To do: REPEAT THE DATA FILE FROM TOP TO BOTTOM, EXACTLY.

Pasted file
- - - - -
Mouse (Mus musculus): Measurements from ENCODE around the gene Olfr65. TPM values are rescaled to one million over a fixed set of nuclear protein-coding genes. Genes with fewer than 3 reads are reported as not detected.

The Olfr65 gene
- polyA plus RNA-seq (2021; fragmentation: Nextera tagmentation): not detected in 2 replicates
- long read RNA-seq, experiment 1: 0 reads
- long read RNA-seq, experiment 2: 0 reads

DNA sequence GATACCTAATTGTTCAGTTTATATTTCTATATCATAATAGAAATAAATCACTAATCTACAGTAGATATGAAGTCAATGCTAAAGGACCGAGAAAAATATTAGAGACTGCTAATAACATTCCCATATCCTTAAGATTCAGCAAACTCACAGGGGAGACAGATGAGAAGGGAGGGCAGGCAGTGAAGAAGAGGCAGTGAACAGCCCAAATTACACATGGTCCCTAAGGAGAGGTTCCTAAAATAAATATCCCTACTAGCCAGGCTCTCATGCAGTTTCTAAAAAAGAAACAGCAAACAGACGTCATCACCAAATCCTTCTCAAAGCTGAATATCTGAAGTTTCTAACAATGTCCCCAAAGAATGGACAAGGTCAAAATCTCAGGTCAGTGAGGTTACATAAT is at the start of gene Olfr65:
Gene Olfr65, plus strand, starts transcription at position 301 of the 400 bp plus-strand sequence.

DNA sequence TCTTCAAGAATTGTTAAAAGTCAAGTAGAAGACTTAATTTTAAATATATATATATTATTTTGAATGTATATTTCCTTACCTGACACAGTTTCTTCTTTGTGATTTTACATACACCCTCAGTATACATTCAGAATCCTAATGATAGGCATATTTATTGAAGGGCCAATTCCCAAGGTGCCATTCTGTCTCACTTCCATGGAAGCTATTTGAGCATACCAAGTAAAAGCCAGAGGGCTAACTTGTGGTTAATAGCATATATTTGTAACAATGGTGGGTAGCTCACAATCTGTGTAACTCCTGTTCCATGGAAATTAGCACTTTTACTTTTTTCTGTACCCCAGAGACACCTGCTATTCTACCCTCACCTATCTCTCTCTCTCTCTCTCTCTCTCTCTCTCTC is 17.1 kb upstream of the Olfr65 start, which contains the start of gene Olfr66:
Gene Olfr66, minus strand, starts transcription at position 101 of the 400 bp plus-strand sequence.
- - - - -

Mouse (Mus musculus): Measurements from ENCODE around the gene Olfr65. TPM values are rescaled to one million over a fixed set of nuclear protein-coding genes. Genes with fewer than 3 reads are reported as not detected.

The Olfr65 gene
- polyA plus RNA-seq (2021; fragmentation: Nextera tagmentation): not detected in 2 replicates
- long read RNA-seq, experiment 1: 0 reads
- long read RNA-seq, experiment 2: 0 reads

DNA sequence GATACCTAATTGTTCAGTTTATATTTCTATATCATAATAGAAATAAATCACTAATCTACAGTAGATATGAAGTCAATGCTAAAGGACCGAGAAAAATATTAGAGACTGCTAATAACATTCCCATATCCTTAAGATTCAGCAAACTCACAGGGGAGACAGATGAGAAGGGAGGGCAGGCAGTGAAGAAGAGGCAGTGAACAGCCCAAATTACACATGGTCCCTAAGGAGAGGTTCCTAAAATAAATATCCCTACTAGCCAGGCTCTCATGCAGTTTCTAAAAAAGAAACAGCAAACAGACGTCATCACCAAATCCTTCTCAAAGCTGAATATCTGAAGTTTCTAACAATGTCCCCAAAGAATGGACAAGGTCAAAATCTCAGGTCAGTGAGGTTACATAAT is at the start of gene Olfr65:
Gene Olfr65, plus strand, starts transcription at position 301 of the 400 bp plus-strand sequence.

DNA sequence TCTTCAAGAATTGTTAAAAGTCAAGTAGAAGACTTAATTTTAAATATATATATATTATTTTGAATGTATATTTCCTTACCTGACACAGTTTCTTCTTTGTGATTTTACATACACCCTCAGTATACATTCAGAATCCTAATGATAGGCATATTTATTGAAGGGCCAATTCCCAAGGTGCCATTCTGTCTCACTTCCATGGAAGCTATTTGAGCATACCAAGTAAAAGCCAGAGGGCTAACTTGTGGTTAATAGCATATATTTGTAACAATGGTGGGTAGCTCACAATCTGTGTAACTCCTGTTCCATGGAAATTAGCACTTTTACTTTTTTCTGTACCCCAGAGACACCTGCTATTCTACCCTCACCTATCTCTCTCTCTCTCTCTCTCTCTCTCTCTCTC is 17.1 kb upstream of the Olfr65 start, which contains the start of gene Olfr66:
Gene Olfr66, minus strand, starts transcription at position 101 of the 400 bp plus-strand sequence.